Greylisting is used to prevent spam from reaching mailboxes and it can have a dramatic effect on reducing spam. If you are running a mail server on ClearOS, then we recommend having greylisting enabled.
When the Greylisting app is running, an inbound mail message that is not recognized will be gently rejected. If the mail message is legitimate, the sending mail server will re-attempt subsequent deliveries and the ClearOS server will then accept it. For the most part, spammers do not bother with the second delivery attempt and this results in less spam.
If your system does not have this app available, you can install it via the Marketplace.
You can find this feature in the menu system at the following location:
You can start and stop the Greylisting service at any time.
The delay is amount of time that must pass before a subsequent delivery attempt is allowed. The 5 minute default will work for the vast majority of installations. If you would like to be more aggressive, please feel free to increase the delay time.
The Greylisting engine keeps track of both mail servers and sender e-mail addresses for a specified amount of time (default is 35 days). If messages from validated sender or server arrives, the greylisting engine will accept delivery. For example, if firstname.lastname@example.org sends an e-mail to one of your users on a weekly basis, only the very first mail message is delayed as long as it comes from the same sending client (see the whitlisting tip below for known problem clients/domains). All subsequent messages are delivered automatically since email@example.com has been validated.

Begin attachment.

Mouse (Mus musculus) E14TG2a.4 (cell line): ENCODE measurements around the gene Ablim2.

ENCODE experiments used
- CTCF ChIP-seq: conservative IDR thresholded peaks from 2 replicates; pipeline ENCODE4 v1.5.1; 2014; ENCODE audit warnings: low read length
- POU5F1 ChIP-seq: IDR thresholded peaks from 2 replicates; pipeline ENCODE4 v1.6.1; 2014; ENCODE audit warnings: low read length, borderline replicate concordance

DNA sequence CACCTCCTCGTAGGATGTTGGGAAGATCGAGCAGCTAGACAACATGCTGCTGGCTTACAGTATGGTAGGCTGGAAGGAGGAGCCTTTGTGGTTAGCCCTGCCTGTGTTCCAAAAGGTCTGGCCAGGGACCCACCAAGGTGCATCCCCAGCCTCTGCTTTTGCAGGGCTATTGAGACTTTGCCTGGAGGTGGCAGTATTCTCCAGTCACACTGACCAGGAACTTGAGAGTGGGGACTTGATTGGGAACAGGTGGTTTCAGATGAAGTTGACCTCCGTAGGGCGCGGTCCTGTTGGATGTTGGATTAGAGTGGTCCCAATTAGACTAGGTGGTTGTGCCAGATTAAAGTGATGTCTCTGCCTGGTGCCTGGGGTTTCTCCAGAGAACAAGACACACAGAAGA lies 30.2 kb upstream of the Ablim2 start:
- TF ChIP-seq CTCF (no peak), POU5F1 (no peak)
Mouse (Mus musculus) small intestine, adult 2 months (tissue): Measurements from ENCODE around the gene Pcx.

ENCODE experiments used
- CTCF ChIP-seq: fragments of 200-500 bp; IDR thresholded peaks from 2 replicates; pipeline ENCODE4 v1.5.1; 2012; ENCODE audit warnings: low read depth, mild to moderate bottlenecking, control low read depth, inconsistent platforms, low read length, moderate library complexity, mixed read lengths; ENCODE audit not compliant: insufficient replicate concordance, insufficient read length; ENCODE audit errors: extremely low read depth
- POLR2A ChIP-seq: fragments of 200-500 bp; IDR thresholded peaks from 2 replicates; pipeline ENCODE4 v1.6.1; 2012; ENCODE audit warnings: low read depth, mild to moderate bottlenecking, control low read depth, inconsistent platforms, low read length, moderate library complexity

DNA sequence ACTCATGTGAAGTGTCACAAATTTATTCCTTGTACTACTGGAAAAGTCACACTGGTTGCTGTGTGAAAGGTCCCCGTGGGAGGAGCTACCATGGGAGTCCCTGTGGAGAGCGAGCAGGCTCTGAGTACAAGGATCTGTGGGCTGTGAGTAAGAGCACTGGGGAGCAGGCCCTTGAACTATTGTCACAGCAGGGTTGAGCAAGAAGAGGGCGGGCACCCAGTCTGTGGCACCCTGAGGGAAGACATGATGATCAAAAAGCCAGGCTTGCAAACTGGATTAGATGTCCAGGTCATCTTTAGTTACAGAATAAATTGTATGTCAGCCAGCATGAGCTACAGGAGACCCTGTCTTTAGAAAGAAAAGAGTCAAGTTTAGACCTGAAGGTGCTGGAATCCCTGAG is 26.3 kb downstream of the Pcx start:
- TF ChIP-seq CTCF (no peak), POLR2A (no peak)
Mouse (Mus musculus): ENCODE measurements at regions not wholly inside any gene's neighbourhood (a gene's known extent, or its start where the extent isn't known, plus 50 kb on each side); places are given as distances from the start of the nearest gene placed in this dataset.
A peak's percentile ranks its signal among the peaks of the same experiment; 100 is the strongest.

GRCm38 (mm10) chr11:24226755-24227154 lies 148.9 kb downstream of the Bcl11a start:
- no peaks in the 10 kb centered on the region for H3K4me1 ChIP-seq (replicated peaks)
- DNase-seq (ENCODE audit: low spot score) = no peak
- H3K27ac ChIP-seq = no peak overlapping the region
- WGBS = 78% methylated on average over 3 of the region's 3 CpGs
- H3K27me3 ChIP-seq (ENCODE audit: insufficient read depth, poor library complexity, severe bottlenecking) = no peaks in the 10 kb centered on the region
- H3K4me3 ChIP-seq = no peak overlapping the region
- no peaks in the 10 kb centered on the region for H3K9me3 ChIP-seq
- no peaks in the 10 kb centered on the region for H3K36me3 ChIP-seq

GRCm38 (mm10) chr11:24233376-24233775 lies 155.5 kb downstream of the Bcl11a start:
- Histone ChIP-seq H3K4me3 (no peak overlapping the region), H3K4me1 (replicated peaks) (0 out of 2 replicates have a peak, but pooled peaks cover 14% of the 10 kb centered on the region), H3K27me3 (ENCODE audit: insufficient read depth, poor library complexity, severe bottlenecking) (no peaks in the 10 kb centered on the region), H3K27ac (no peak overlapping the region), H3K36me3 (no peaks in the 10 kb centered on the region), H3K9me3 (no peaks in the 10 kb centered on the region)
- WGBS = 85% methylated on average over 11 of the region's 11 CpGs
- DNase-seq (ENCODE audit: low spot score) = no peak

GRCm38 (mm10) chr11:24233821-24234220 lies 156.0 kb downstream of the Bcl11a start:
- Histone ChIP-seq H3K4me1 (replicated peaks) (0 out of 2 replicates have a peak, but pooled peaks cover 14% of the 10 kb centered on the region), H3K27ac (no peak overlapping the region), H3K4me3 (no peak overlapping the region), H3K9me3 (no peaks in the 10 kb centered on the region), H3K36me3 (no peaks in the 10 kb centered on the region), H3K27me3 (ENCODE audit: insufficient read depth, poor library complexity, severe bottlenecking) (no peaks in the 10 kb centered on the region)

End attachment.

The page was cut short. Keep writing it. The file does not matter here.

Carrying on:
The app checks incoming e-mails to see if it has already passed an e-mail from the same client_address/sender_e-mail/recipient_e-mail triplet, or if the recipient_e-mail or sender is in a whitelist and will allow the e-mail through. If it fails the check, it will send back a message to the sender saying the server is temporarily busy and please try again later. It will keep saying it is busy until the “Delay” time has passed. If the server tries again after the “Delay” time has passed, the message will be passed and the client_address/sender_e-mail/recipient_e-mail triplet will be added to the list of good combinations for the next “Data Retention Time” days so new massages from that triplet will pass immediately next time.
The theory is that spammers generally try once or twice in quick succession then don't come back. This is how the spam is blocked.
There are issues with this approach. Some senders try once and don't come back. Other senders may try from different IP addresses from a cluster of servers. There is a whitelist which contains a list of known problem servers and there is also an local whitelist which you can add to.
There is currently no way of whitelisting e-mail through the webconfig in the Greylisting app, but you can manually edit /etc/postfix/postgrey_whitelist_clients.local. Then restart the Greylisting app. You can whitelist by sending domain, IP or subnet or a regex describing them (see /etc/postfix/postgrey_whitelist_clients for examples). You can whitelist recipients in /etc/postfix/postgrey_whitelist_recipients by their username part of the email address e.g abuse@, postmaster@, but this is generally less helpful.
You can have a look at what the greylisting is doing with a:
grep postgrey /var/log/maillog
and you'll get a good view it. Especially in the early days of implementation it is worth going through the log to see if you are missing good e-mails, perhaps from a sender not retrying or the sender continually using different sending IP's. These senders will need to be whitelisted.